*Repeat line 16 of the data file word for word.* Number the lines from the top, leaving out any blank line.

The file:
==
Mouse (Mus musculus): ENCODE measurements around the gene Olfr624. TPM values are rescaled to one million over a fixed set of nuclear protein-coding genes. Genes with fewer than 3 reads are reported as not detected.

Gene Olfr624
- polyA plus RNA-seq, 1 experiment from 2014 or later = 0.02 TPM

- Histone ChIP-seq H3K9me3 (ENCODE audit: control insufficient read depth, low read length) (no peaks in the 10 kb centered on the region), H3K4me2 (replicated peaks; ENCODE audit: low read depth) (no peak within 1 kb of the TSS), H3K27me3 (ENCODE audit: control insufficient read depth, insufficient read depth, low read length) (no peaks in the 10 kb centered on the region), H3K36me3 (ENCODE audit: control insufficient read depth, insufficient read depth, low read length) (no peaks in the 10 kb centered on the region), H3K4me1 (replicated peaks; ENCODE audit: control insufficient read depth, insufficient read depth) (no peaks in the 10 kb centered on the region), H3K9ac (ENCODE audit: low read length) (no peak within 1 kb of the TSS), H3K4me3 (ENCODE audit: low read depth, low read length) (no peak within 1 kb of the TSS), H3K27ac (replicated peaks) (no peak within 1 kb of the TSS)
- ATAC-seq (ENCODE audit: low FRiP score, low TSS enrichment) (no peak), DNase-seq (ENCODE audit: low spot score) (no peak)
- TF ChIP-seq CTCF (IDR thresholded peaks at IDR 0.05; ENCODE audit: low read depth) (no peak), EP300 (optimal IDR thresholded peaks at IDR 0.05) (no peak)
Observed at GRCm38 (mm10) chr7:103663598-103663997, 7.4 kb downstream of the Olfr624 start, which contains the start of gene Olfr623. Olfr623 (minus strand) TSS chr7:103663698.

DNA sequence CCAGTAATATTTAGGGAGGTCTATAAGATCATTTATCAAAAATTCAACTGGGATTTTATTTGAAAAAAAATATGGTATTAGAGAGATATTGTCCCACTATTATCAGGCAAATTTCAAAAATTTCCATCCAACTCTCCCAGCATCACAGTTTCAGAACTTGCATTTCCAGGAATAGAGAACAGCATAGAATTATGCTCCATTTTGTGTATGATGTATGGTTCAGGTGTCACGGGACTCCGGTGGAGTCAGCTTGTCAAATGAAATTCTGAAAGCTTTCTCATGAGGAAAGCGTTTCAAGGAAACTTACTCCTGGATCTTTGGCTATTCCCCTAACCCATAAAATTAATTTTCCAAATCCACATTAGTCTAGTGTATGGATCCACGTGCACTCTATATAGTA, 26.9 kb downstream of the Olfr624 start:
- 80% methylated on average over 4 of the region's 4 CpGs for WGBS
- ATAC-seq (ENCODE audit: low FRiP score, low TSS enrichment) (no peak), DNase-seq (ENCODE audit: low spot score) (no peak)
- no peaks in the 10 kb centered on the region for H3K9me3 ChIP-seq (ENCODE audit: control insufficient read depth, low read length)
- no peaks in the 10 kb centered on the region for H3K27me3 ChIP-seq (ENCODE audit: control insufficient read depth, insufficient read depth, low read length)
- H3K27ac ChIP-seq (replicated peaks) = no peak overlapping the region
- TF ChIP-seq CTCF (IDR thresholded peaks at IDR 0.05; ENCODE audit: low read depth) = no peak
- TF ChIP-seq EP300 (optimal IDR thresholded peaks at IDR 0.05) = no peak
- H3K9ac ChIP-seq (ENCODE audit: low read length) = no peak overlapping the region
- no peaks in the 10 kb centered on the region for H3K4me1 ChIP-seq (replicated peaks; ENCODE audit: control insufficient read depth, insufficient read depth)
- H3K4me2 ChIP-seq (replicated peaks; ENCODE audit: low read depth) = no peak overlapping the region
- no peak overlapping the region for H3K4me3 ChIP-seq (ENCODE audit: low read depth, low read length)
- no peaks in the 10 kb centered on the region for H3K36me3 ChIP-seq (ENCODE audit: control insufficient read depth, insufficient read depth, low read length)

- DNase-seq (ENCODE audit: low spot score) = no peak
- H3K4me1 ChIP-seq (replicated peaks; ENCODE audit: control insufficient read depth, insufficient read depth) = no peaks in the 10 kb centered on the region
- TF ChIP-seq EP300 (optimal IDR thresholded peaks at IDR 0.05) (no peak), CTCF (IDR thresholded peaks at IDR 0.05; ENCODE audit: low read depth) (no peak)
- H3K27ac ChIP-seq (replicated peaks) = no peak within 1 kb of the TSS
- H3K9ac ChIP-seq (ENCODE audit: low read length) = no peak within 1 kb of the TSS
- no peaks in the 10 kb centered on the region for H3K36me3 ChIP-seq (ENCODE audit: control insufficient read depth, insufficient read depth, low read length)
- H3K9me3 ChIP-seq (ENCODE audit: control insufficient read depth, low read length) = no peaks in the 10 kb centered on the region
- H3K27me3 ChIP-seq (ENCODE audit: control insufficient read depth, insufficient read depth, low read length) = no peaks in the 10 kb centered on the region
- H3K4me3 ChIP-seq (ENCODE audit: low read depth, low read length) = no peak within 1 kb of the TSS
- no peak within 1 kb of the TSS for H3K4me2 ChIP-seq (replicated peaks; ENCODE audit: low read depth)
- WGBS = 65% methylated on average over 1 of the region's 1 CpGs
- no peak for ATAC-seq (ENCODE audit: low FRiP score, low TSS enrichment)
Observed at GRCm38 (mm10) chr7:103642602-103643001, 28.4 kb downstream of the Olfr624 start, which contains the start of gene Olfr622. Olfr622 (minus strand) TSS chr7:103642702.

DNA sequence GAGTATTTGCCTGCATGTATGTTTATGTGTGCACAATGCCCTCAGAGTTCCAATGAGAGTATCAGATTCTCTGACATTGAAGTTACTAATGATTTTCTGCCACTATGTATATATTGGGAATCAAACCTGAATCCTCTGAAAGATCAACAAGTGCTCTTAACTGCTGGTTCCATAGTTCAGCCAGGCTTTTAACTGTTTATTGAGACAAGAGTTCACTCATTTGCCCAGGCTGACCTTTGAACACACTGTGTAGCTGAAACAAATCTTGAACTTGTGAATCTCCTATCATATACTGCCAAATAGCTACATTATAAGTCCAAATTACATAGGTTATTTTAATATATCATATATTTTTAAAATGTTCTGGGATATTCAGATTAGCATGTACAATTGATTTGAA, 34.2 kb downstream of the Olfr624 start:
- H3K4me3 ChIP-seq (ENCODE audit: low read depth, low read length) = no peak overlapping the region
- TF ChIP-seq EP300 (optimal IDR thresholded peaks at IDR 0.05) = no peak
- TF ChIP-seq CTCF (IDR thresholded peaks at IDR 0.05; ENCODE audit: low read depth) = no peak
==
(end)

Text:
- H3K9ac ChIP-seq (ENCODE audit: low read length) = no peak overlapping the region